Fort Worth-based Basic Energy Services warns of nearly 500 layoffs following bankruptcy
Fort Worth-based Basic Energy Services is warning nearly 500 Texas employees they could be made redundant following an announcement in mid-August that the company files for bankruptcy and is looking for buyers for its assets.
Employees at six state facilities could be affected by the sale of the company, according to a letter the company submitted to the Texas Workforce Commission under a law requiring notice of mass layoffs. If layoffs do occur, they will take place on or within two weeks of October 19.
The Texas sites include two facilities in Andrews and one in Big Spring, Denver City, Fort Worth and Kenedy. Hundreds of employees at Basic Energy’s California sites and one site in New Mexico have also been notified of potential layoffs.
“The business has faced extraordinary challenges in the wake of the COVID-19 pandemic, and we thank the Basic team for their continued hard work and dedication as we continue to provide our customers with exceptional service,” experienced crews and a wide range of safe and efficient solutions. production services, ”said Keith Schilling, CEO of Basic Energy, in the company’s bankruptcy announcement.
The company, which specializes in well maintenance, water logistics and remediation services for oil and gas companies, voluntarily filed for Chapter 11 bankruptcy protection on August 17 and has initial agreements with major bidders Axis Energy Services Holdings LLC, Berry Corp. and Select Energy Services Inc.
If the bankruptcy court permits, Axis, based in Longview, will obtain the assets of Basic Energy’s well maintenance and completion and repair segment outside of California; Houston-Based Select Energy to Acquire All of the Company’s Water Logistics Assets Outside of California; and Dallas-based Berry will acquire all of the company’s assets in California.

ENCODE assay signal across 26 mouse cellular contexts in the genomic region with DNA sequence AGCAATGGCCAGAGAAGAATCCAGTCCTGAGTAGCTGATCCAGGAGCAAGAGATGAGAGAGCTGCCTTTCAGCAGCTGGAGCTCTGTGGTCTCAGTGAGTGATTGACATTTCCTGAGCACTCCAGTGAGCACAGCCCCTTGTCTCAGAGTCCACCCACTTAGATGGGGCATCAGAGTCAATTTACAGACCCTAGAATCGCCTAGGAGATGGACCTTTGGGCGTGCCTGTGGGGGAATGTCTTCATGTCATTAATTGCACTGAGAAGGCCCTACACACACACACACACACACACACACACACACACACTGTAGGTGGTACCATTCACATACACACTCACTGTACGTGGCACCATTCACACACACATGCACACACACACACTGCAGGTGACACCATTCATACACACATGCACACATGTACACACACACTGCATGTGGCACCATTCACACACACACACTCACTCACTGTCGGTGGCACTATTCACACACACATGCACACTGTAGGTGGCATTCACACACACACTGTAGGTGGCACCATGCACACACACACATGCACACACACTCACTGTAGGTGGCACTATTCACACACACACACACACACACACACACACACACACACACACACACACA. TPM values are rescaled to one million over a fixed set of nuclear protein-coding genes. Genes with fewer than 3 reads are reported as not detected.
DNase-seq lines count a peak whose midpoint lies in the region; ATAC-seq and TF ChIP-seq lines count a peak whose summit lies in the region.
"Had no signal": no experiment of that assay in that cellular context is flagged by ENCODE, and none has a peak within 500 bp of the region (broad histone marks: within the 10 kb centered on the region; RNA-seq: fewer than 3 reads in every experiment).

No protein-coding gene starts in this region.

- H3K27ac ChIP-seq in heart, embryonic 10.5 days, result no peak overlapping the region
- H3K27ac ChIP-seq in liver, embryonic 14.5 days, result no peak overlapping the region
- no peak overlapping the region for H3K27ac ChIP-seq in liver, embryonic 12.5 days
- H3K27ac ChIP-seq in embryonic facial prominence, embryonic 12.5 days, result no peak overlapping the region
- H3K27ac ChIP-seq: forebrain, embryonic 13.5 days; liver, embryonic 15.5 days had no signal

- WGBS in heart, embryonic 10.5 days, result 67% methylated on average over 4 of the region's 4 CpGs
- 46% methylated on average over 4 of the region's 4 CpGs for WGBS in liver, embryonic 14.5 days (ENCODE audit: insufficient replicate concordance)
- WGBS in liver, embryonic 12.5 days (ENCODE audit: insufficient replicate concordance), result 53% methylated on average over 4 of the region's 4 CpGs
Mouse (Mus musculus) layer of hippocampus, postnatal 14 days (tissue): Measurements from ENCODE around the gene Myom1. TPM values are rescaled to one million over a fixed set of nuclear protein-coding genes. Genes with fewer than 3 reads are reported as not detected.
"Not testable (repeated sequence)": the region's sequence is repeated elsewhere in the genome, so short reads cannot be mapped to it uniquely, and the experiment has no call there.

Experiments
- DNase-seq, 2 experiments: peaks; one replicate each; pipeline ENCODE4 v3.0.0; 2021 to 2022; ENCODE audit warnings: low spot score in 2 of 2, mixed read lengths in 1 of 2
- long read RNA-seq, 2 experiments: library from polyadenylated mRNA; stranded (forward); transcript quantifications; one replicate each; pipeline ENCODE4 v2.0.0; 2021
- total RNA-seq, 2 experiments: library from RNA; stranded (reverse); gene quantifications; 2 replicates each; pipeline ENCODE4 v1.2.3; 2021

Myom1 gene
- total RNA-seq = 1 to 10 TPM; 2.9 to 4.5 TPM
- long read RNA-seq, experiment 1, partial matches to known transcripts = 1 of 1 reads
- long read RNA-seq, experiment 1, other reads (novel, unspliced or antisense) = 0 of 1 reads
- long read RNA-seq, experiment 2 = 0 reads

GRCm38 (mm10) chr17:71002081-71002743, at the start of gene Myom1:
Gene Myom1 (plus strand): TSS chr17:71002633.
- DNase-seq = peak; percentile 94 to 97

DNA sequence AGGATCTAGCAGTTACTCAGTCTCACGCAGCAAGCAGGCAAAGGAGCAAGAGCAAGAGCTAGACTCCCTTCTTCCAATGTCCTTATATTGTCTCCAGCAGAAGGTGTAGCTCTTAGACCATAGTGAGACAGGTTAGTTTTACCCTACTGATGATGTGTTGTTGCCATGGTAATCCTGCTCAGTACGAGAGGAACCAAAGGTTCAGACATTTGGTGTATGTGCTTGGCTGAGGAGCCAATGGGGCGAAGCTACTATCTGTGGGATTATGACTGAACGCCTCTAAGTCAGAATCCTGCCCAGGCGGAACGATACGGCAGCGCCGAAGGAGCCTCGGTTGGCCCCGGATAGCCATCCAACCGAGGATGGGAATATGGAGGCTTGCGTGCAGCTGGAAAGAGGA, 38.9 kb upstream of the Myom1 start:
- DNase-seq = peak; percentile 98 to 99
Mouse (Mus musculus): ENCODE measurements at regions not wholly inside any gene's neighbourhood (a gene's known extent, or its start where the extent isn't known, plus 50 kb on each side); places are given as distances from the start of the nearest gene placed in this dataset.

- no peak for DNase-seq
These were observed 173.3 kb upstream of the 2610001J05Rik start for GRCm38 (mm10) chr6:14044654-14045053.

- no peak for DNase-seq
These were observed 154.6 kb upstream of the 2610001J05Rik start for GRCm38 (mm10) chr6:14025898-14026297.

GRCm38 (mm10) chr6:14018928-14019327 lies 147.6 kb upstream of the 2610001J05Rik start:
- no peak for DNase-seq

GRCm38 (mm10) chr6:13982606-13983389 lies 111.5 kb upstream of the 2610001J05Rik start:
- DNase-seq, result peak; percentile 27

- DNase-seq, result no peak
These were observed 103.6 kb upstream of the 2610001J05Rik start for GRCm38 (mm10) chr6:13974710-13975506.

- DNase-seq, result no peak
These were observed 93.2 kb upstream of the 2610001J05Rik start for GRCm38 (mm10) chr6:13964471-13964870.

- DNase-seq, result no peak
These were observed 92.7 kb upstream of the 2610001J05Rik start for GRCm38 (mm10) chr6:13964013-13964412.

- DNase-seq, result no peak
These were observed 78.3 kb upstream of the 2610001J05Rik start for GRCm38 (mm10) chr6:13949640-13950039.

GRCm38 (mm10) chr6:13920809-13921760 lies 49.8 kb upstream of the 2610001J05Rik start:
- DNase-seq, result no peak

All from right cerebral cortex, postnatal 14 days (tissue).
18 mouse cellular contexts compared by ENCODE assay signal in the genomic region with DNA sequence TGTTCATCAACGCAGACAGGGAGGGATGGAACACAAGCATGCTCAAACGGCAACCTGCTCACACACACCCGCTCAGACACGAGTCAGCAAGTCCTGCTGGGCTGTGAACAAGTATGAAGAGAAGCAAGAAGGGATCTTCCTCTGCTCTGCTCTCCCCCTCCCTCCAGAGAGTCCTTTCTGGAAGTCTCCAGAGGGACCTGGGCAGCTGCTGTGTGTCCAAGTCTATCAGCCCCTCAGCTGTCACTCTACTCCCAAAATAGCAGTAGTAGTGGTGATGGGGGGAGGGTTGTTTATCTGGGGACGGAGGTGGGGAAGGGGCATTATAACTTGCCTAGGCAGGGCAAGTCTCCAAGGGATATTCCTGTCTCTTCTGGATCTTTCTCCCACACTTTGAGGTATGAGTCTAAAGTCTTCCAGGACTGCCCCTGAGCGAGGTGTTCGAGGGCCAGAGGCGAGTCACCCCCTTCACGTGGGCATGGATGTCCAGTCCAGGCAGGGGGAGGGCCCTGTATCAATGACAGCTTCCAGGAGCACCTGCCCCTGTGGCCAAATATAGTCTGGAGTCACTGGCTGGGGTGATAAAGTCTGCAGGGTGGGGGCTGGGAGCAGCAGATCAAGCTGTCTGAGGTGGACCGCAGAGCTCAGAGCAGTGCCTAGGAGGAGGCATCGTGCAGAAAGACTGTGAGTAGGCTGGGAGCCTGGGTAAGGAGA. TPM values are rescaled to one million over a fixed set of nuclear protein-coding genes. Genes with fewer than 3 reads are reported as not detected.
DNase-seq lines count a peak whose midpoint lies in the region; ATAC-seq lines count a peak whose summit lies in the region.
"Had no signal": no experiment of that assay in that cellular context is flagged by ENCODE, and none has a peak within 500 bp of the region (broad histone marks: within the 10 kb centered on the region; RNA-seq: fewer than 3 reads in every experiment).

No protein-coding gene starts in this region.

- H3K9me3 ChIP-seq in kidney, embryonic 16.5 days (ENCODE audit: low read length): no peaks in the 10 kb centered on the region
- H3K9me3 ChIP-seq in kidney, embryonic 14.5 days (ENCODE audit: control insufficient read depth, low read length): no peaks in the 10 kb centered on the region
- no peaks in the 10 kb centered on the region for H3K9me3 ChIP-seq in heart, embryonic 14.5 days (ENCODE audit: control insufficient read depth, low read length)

An auction for the assets of Basic Energy will take place with the Axis, Berry and Select Energy bids setting the bar low if further qualified bids are submitted.
It is not known whether the sale of the business will be completed or whether a company that takes over Basic Energy’s operations will offer some or all of its employees, according to the letter from the company.
“If the company does not enter into such sales transactions, the company currently expects it to be forced to cease operations and make staff reductions,” wrote Eric Lannen, director of operations. Human Resources of Basic Energy, in the notice.
In the meantime, Basic Energy has filed motions seeking court approval to continue its normal business operations, which includes paying employees, vendors and suppliers.
Guggenheim Credit Services has committed $ 35 million in debtor-in-owner financing to Basic Energy, which the company plans to use to support it through the bankruptcy and acquisition process.
This is Basic Energy’s second bankruptcy filing in the past decade. The company emerged from bankruptcy in 2016, but has struggled in recent years, posting first quarter revenue of $ 94.3 million, down more than $ 34 million from the same quarter of the previous year.